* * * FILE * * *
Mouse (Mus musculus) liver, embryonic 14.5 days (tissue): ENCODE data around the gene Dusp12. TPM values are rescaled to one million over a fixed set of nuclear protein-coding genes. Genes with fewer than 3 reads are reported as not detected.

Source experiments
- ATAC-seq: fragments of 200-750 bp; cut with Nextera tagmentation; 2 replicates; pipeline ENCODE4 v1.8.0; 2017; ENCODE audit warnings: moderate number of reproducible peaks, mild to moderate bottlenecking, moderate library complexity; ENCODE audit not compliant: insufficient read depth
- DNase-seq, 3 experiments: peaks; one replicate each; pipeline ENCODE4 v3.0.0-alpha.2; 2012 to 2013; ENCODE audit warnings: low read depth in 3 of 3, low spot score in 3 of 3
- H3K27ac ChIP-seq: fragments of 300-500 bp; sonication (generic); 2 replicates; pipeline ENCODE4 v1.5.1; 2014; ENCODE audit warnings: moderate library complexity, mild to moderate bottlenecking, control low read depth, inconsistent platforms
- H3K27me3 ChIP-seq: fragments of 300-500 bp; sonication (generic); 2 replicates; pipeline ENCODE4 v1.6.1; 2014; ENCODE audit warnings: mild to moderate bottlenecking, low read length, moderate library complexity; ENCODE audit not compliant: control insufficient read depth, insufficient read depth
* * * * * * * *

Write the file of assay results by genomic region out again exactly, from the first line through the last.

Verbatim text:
Mouse (Mus musculus) liver, embryonic 14.5 days (tissue): ENCODE data around the gene Dusp12. TPM values are rescaled to one million over a fixed set of nuclear protein-coding genes. Genes with fewer than 3 reads are reported as not detected.

Source experiments
- ATAC-seq: fragments of 200-750 bp; cut with Nextera tagmentation; 2 replicates; pipeline ENCODE4 v1.8.0; 2017; ENCODE audit warnings: moderate number of reproducible peaks, mild to moderate bottlenecking, moderate library complexity; ENCODE audit not compliant: insufficient read depth
- DNase-seq, 3 experiments: peaks; one replicate each; pipeline ENCODE4 v3.0.0-alpha.2; 2012 to 2013; ENCODE audit warnings: low read depth in 3 of 3, low spot score in 3 of 3
- H3K27ac ChIP-seq: fragments of 300-500 bp; sonication (generic); 2 replicates; pipeline ENCODE4 v1.5.1; 2014; ENCODE audit warnings: moderate library complexity, mild to moderate bottlenecking, control low read depth, inconsistent platforms
- H3K27me3 ChIP-seq: fragments of 300-500 bp; sonication (generic); 2 replicates; pipeline ENCODE4 v1.6.1; 2014; ENCODE audit warnings: mild to moderate bottlenecking, low read length, moderate library complexity; ENCODE audit not compliant: control insufficient read depth, insufficient read depth